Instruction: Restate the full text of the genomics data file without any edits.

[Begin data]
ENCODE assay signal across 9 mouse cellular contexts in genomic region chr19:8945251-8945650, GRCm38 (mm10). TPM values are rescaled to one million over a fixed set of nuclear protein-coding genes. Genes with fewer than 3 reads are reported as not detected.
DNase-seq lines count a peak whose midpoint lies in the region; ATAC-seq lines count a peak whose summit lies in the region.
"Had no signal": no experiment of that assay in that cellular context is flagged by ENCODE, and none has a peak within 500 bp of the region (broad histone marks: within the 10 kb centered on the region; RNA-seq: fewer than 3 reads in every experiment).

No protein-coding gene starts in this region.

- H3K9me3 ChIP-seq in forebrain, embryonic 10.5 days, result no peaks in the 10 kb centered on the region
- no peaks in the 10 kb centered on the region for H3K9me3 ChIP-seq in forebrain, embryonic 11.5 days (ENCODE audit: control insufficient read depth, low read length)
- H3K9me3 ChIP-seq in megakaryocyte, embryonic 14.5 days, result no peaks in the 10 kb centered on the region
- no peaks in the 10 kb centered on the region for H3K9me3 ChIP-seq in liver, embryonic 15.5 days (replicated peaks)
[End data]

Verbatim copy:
ENCODE assay signal across 9 mouse cellular contexts in genomic region chr19:8945251-8945650, GRCm38 (mm10). TPM values are rescaled to one million over a fixed set of nuclear protein-coding genes. Genes with fewer than 3 reads are reported as not detected.
DNase-seq lines count a peak whose midpoint lies in the region; ATAC-seq lines count a peak whose summit lies in the region.
"Had no signal": no experiment of that assay in that cellular context is flagged by ENCODE, and none has a peak within 500 bp of the region (broad histone marks: within the 10 kb centered on the region; RNA-seq: fewer than 3 reads in every experiment).

No protein-coding gene starts in this region.

- H3K9me3 ChIP-seq in forebrain, embryonic 10.5 days, result no peaks in the 10 kb centered on the region
- no peaks in the 10 kb centered on the region for H3K9me3 ChIP-seq in forebrain, embryonic 11.5 days (ENCODE audit: control insufficient read depth, low read length)
- H3K9me3 ChIP-seq in megakaryocyte, embryonic 14.5 days, result no peaks in the 10 kb centered on the region
- no peaks in the 10 kb centered on the region for H3K9me3 ChIP-seq in liver, embryonic 15.5 days (replicated peaks)